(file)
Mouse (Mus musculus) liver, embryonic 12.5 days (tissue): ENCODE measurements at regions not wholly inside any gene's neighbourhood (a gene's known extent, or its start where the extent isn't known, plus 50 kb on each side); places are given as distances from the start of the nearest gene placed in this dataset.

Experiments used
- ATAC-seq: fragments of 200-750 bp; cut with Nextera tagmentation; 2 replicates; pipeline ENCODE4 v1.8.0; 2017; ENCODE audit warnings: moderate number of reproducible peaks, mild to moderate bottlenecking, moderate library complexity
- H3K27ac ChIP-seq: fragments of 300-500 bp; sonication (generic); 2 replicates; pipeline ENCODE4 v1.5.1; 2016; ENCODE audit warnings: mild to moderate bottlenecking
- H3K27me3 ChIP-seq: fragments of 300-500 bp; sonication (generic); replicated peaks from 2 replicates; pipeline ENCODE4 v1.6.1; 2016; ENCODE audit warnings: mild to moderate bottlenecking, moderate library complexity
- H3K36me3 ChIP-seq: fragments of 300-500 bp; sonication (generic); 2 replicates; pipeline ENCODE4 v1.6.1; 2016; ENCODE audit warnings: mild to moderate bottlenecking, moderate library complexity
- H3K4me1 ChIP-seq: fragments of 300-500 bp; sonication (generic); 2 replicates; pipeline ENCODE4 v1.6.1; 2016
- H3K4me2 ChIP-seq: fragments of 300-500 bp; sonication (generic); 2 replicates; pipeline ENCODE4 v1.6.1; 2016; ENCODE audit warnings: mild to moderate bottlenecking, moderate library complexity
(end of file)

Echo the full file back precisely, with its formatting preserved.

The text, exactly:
Mouse (Mus musculus) liver, embryonic 12.5 days (tissue): ENCODE measurements at regions not wholly inside any gene's neighbourhood (a gene's known extent, or its start where the extent isn't known, plus 50 kb on each side); places are given as distances from the start of the nearest gene placed in this dataset.

Experiments used
- ATAC-seq: fragments of 200-750 bp; cut with Nextera tagmentation; 2 replicates; pipeline ENCODE4 v1.8.0; 2017; ENCODE audit warnings: moderate number of reproducible peaks, mild to moderate bottlenecking, moderate library complexity
- H3K27ac ChIP-seq: fragments of 300-500 bp; sonication (generic); 2 replicates; pipeline ENCODE4 v1.5.1; 2016; ENCODE audit warnings: mild to moderate bottlenecking
- H3K27me3 ChIP-seq: fragments of 300-500 bp; sonication (generic); replicated peaks from 2 replicates; pipeline ENCODE4 v1.6.1; 2016; ENCODE audit warnings: mild to moderate bottlenecking, moderate library complexity
- H3K36me3 ChIP-seq: fragments of 300-500 bp; sonication (generic); 2 replicates; pipeline ENCODE4 v1.6.1; 2016; ENCODE audit warnings: mild to moderate bottlenecking, moderate library complexity
- H3K4me1 ChIP-seq: fragments of 300-500 bp; sonication (generic); 2 replicates; pipeline ENCODE4 v1.6.1; 2016
- H3K4me2 ChIP-seq: fragments of 300-500 bp; sonication (generic); 2 replicates; pipeline ENCODE4 v1.6.1; 2016; ENCODE audit warnings: mild to moderate bottlenecking, moderate library complexity